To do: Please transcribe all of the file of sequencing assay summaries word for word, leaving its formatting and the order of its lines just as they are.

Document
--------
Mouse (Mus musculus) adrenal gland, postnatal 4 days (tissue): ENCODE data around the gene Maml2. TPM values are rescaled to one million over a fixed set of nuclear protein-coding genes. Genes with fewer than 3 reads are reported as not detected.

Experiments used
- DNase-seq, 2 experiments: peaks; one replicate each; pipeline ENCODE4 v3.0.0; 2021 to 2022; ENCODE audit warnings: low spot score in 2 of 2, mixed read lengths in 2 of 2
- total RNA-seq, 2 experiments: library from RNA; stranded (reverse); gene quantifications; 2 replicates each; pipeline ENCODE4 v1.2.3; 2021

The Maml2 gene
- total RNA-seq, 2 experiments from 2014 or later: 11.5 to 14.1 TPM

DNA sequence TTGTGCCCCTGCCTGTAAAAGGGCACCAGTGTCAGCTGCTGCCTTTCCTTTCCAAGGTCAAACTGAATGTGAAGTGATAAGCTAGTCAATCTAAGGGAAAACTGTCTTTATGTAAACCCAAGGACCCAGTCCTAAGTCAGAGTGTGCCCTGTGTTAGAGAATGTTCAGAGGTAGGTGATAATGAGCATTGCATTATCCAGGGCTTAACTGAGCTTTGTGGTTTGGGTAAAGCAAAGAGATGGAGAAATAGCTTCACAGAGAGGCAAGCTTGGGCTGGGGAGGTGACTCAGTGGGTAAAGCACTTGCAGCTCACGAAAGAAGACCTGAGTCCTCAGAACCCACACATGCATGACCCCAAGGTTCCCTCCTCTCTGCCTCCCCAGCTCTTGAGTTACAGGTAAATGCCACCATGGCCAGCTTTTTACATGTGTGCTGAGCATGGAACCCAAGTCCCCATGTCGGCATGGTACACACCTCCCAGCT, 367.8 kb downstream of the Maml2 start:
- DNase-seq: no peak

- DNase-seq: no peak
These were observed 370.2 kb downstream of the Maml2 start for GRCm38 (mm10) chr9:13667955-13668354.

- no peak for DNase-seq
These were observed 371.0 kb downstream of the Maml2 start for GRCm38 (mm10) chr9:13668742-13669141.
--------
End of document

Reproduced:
Mouse (Mus musculus) adrenal gland, postnatal 4 days (tissue): ENCODE data around the gene Maml2. TPM values are rescaled to one million over a fixed set of nuclear protein-coding genes. Genes with fewer than 3 reads are reported as not detected.

Experiments used
- DNase-seq, 2 experiments: peaks; one replicate each; pipeline ENCODE4 v3.0.0; 2021 to 2022; ENCODE audit warnings: low spot score in 2 of 2, mixed read lengths in 2 of 2
- total RNA-seq, 2 experiments: library from RNA; stranded (reverse); gene quantifications; 2 replicates each; pipeline ENCODE4 v1.2.3; 2021

The Maml2 gene
- total RNA-seq, 2 experiments from 2014 or later: 11.5 to 14.1 TPM

DNA sequence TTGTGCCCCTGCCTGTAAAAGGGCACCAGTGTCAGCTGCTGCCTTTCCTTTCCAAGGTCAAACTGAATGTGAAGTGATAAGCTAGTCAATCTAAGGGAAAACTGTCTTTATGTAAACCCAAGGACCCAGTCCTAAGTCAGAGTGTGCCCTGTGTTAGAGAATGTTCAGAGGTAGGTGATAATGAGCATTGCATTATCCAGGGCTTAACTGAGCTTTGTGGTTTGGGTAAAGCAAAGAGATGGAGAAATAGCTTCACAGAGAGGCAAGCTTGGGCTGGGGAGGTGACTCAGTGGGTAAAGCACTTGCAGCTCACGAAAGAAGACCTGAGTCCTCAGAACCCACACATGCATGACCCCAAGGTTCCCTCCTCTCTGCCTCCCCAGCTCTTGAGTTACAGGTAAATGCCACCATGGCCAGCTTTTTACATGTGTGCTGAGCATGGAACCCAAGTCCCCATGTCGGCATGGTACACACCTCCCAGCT, 367.8 kb downstream of the Maml2 start:
- DNase-seq: no peak

- DNase-seq: no peak
These were observed 370.2 kb downstream of the Maml2 start for GRCm38 (mm10) chr9:13667955-13668354.

- no peak for DNase-seq
These were observed 371.0 kb downstream of the Maml2 start for GRCm38 (mm10) chr9:13668742-13669141.